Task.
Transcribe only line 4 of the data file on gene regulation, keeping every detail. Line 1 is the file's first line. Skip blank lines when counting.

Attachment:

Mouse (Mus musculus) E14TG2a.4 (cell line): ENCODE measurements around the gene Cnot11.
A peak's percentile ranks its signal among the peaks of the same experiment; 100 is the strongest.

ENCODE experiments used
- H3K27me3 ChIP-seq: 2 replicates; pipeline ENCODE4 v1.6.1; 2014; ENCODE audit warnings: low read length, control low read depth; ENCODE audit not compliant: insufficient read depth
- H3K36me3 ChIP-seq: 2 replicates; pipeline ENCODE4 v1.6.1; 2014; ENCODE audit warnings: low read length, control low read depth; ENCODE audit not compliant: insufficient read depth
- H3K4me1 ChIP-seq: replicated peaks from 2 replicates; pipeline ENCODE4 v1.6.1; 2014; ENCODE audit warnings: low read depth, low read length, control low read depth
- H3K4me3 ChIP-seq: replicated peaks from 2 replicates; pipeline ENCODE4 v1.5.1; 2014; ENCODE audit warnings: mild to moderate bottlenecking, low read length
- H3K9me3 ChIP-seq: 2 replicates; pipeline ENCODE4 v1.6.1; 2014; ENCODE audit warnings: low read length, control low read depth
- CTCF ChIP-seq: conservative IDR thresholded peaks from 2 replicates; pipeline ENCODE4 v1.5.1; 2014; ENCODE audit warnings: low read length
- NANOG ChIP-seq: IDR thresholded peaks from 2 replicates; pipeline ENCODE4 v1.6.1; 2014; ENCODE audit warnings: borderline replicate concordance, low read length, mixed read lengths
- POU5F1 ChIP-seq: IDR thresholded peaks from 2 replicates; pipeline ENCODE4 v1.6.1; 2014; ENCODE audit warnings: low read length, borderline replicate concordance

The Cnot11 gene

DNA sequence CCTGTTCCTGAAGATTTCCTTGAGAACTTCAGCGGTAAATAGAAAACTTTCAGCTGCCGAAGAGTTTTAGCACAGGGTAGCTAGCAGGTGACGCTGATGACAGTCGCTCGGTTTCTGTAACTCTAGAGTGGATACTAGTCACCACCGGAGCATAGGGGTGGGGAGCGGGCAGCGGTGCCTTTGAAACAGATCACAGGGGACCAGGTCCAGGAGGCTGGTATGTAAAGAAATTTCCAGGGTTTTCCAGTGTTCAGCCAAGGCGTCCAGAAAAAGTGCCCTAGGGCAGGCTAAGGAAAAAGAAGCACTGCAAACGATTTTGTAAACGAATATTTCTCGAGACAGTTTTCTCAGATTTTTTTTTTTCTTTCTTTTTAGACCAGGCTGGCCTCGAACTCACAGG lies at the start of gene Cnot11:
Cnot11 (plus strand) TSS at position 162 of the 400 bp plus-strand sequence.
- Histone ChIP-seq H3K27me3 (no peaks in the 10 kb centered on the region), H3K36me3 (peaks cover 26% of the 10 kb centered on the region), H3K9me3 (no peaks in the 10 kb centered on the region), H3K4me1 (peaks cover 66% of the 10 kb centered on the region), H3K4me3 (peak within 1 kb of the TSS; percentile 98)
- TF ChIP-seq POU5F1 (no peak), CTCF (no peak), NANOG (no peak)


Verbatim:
- H3K27me3 ChIP-seq: 2 replicates; pipeline ENCODE4 v1.6.1; 2014; ENCODE audit warnings: low read length, control low read depth; ENCODE audit not compliant: insufficient read depth